Tips for getting a hospital job?

  1. Hi!

    I just finished my first semester of nursing school and I've been working as a CNA in a nursing home for almost 2 years. I've been trying to get a job in a hospital for several months now because I want to get more clinical experience and see a wider variety of cases. I keep getting interviews for these positions, but I never get the job. The interviews seem to go well, but I'm not sure what I'm doing wrong. I think part of it is the fact that I work in a nursing home and they're hesitant to hire me because I don't have hospital experience.

    Anyway, I just wanna know if anyone else has had a problem like this or if they have any ideas on what I could do to improve my chances of actually getting a job in the hospital setting.
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  2. 2 Comments

  3. by   direw0lf
    Well..let's see. What do you wear on your interview? Scrubs or business-casual?

    How would you answer these questions:
    "What's your weakest and strongest assets?"
    "Why do you want to work for us?"
    "Where do you see yourself in 5 years?"
    "What area of nursing do you like?"
    "Why are you a good candidate for the job?"
    "Do you have any questions for me?"

    Do you say the name of the hospital? Do you know their mission statement? Do you say "um" and "like" a lot? Do you make eye contact? How is your resume-do you have any letters of recommendations from your nursing teachers?

    Even if you are on point, it's true you might not get hired because you've only completed one semester. You could to start as a patient observer to get your foot in the door. I did that at first. You can check policy, but for me I was allowed to do things for the patient such as wash their hair or help them to the bathroom. You can bring a deck of cards or magazines to engage the patient. You might really make the nurse for that patient happy when you occupy the pt yourself and who knows that nurse can tell the unit manager, and next thing you know you have a contact for a pca job.
  4. by   MikeyT-c-IV
    I'll offer my perspective.

    Nursing homes in my region are notorious for understaffing the facility. Often times these nurses and aides are overworked and eventually suffer from compassion fatigue, lack the time to complete duties, and must learn which corners can be cut. (Obviously this happens in the acute care setting as well) As a result staff may be stressed, develop poor attitudes with coworkers and the patient, and habitually provide substandard care.

    I'll give two examples. When I was a nurse manager I hired an experienced CNA who previously worked in a nursing home. Long story short I received numerous complaints in regard to her care. She was very rough with the patients and overall didn't perform very well. I was surprised by this given her experience. We basically attempted to retrain her and help her adjust to the culture. It didn't work and she had to leave.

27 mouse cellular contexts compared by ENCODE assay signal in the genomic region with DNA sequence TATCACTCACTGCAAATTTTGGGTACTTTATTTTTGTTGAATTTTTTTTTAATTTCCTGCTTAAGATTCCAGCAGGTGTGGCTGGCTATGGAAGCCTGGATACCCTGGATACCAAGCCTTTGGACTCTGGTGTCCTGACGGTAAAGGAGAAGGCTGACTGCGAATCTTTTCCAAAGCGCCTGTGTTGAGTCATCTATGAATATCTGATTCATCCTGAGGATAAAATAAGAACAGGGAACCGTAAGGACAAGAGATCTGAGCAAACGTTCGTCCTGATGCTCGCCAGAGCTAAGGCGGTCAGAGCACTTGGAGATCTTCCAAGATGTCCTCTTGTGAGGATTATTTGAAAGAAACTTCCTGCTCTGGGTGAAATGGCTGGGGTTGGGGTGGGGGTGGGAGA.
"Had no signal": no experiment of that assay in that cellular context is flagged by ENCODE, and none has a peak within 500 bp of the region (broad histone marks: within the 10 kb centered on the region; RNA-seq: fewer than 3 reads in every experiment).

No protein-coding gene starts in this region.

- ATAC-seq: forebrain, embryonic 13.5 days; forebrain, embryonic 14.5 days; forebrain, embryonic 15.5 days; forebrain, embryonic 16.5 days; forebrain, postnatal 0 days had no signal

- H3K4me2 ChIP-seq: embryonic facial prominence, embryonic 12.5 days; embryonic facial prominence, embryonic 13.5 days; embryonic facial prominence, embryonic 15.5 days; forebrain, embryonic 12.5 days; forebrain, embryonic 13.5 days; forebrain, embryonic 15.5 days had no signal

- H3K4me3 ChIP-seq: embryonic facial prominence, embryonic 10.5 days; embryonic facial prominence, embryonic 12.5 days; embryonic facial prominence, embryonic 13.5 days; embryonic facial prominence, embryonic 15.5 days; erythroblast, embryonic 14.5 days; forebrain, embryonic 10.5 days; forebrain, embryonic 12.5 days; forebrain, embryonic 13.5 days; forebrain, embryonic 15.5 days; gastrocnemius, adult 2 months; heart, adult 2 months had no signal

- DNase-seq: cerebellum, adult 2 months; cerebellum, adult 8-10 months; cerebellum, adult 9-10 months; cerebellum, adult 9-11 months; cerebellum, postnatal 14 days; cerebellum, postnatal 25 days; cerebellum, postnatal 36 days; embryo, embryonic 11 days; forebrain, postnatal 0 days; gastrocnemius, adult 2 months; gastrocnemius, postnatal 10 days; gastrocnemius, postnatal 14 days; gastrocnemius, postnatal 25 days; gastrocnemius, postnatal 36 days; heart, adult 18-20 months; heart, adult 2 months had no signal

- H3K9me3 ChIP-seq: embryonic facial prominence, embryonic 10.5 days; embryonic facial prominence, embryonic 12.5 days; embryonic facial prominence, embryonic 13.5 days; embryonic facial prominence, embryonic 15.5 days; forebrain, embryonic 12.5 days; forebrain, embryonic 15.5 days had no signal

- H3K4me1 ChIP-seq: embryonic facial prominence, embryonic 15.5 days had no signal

We had a very experienced RN who worked in a nursing home exclusively throughout her career. She wanted to learn acute care much for the same reasons as you mentioned. I'm sure she did great in a nursing home but in the acute care environment she could not adjust. There was a complete lack of critical thinking skills and issues that I would imagine as common sense... well, weren't so easy for her. She was extremely friendly, motivated, and kept a smile on her face but she just could not adjust to acute care.

    Some nurse managers may have a bias against prior nursing home employees with no acute care experience. Staff is very expensive to onboard and train. They must be very selective with whom they hire. I'm not saying that this is the issue but I have seen it before. I would make sure you present yourself as professional as possible with a nicely written resume and cover letter. I think what you are experiencing may be common.

    Keep your chin up and interview. If anything take time to reflect on your past interviews. Imagine if you were a hiring manager, what kind of employee would you want to attract and hire? Can you describe safety and quality of care and what you have experienced? How can you communicate your character, strengths, and morals? Do these qualities align with the hospital mission, vision, and values?

    That turned out way longer than I intended.... just some ideas. Good luck!

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